India, Pakistan Relax Visa Requirements as Part of Peace Process

India, Pakistan Relax Visa Requirements as Part of Peace Process
An Indian Border Security Force (BSF) soldier stands guard beside the gates at the India-Pakistan Wagah Border. Photograph: Narinder Nanu via AFP/Getty Images

Pakistan and India will ease visa restrictions for their citizens to boost business travel and trade across their border as part of their push for peace.

India’s Foreign Minister S.M. Krishna signed the visa agreement in Islamabad Sept. 8 during a three-day visit. The change will let businessmen from both countries obtain multiple entry visas, exempting them from a police reporting requirement. Tourist visas will also be issued for the first time, according to the state-run Pakistan Television.

The agreement was signed after Krishna held talks with his Pakistani counterpart Hina Rabbani Khar for the second time since peace talks resumed last year. Five years of talks that strengthened trade, transport and cultural links were halted following the attacks on Mumbai in 2008 by Pakistani gunmen, in which 166 people died.

Since the resumption, the nuclear-armed neighbors who have fought three wars have made progress normalizing their economic links. Any resolution to long-standing territorial disputes such as Kashmir remains hobbled by distrust.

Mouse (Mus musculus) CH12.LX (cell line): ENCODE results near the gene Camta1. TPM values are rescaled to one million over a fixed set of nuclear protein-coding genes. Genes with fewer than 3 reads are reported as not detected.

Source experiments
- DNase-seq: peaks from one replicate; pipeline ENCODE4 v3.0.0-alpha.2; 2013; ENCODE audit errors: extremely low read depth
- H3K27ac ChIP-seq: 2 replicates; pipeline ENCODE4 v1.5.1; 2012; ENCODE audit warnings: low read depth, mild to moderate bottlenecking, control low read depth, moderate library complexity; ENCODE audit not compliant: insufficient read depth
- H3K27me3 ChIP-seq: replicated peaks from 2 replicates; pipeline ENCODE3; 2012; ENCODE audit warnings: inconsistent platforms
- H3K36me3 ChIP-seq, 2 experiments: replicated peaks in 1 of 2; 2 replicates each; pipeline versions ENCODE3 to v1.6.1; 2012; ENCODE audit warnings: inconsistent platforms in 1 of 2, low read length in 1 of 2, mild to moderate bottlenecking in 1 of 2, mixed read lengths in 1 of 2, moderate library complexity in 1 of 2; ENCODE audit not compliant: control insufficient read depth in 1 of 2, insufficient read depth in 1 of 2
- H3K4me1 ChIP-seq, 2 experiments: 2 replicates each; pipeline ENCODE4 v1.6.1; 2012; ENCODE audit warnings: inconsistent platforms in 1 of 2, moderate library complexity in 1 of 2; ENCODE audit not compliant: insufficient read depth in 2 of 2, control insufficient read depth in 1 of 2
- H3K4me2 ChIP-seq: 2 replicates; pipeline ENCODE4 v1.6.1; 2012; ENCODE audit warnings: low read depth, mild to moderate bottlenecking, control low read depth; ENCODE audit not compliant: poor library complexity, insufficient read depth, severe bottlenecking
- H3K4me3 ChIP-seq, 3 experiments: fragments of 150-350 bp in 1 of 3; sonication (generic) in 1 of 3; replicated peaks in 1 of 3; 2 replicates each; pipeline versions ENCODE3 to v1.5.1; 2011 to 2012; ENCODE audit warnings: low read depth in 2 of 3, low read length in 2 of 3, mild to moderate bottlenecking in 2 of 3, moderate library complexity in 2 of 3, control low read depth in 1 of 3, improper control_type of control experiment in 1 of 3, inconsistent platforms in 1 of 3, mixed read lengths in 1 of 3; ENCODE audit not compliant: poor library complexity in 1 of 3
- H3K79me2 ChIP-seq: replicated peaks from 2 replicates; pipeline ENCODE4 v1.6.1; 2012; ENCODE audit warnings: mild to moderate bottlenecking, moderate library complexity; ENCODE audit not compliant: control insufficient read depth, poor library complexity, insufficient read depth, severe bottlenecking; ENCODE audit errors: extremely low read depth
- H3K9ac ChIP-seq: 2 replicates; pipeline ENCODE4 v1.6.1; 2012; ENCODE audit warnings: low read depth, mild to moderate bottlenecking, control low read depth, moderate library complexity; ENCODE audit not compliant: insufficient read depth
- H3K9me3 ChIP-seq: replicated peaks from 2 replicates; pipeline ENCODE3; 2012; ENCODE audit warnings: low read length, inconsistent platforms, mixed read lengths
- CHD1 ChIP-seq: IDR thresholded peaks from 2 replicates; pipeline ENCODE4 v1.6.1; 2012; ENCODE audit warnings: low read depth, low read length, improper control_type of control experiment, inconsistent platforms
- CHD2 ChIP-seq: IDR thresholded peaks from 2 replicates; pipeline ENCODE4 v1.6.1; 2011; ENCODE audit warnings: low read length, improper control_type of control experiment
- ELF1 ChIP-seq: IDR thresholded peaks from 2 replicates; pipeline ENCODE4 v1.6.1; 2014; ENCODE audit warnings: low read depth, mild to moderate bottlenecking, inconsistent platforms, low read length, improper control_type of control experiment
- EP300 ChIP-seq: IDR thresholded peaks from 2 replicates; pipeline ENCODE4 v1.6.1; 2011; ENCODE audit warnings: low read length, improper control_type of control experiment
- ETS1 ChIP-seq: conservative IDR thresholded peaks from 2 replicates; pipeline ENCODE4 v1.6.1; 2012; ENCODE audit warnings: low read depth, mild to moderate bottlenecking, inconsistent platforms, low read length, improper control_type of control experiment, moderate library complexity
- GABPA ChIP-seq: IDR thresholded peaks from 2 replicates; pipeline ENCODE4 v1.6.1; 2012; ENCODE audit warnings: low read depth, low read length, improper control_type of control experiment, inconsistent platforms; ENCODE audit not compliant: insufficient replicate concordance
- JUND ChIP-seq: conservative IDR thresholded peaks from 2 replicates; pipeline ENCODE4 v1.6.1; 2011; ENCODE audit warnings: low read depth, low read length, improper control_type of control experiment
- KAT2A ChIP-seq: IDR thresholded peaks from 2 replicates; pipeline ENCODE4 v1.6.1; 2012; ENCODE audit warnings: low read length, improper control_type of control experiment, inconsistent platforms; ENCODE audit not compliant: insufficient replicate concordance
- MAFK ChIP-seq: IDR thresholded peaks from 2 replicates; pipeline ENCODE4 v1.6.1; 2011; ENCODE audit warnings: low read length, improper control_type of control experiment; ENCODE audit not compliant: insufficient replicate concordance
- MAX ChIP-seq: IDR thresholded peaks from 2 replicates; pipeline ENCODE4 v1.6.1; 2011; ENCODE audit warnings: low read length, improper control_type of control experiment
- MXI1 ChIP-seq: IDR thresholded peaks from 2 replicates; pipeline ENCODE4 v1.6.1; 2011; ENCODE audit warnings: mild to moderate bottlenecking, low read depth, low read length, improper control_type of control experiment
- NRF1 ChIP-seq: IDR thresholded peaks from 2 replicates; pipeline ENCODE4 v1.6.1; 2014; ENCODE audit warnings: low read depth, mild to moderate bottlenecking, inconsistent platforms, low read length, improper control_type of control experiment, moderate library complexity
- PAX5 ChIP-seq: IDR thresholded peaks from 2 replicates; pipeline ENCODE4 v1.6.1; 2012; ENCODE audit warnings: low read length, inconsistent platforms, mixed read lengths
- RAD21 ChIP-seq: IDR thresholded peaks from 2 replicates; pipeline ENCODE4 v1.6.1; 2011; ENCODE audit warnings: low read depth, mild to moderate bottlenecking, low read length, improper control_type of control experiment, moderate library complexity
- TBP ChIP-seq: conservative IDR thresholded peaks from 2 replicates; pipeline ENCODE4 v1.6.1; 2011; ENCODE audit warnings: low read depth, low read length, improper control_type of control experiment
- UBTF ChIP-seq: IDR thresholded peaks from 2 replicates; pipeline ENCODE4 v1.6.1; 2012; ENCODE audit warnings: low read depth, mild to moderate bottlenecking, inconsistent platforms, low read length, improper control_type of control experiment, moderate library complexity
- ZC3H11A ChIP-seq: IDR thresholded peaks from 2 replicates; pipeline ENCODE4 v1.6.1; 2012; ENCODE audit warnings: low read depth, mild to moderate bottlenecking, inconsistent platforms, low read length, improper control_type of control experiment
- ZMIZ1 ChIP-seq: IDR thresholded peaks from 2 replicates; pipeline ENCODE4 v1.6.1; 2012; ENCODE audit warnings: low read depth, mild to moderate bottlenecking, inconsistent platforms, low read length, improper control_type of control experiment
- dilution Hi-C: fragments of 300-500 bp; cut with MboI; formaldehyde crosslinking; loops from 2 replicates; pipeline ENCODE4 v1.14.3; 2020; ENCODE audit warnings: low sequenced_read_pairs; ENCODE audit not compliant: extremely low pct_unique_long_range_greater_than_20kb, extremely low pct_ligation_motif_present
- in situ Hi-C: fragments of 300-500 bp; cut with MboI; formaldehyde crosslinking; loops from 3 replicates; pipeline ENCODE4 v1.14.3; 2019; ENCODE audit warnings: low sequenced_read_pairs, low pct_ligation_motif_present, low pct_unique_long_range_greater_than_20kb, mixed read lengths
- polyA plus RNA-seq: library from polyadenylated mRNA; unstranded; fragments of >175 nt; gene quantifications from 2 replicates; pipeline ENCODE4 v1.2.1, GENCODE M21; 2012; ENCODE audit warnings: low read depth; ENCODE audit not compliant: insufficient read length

“We should move forward without being held hostage to the past,” Khar said during a joint press conference with Krishna in Islamabad on Sept. 8. “We do need simultaneous progress on all tracks to sustain the momentum.”

Pakistan is on schedule to normalize trade with India, removing all restrictions by December this year, she said.

In July, India’s then Home Minister Palaniappan Chidambaram said the arrest and interrogation of a man suspected of helping organize the Mumbai attacks showed he had received some kind of state support from Pakistan.

False Rumors

India accused Pakistan last month of fueling false rumors that people from India’s northeast were being attacked after deadly ethnic clashes between indigenous tribes and Muslim migrants in the state of Assam.

“Terrorism poses a continuing threat to peace and security,” Krishna said in his prepared remarks without giving a firm date for the Indian Prime Minister Manmohan Singh’s expected visit to Pakistan. “I think the visit will take place at an appropriate time when the atmosphere is ripe and when he feels that something worthwhile will come out of his visit.”

Singh’s trip would be the first by an Indian premier since January 2004 when former Prime Minister Atal Bihari Vajpayee visited Islamabad for talks with then Pakistani President Pervez Musharraf.

While there has been little progress in addressing core issues between the nations, “diminishing malice is becoming the defining characteristic” of relations, Bahukutumbi Raman, a retired Indian intelligence officer and security analyst, wrote in an analysis Sept. 7.

In their joint communique, the foreign ministers said the countries were committed to fighting terrorism and would carry on the process of peace talks “with a view to resolving all outstanding issues” and establishing good neighborly relations.

They agreed to hold further talks on Kashmir, a partitioned state claimed in full by both India and Pakistan and the cause of two of their three wars.

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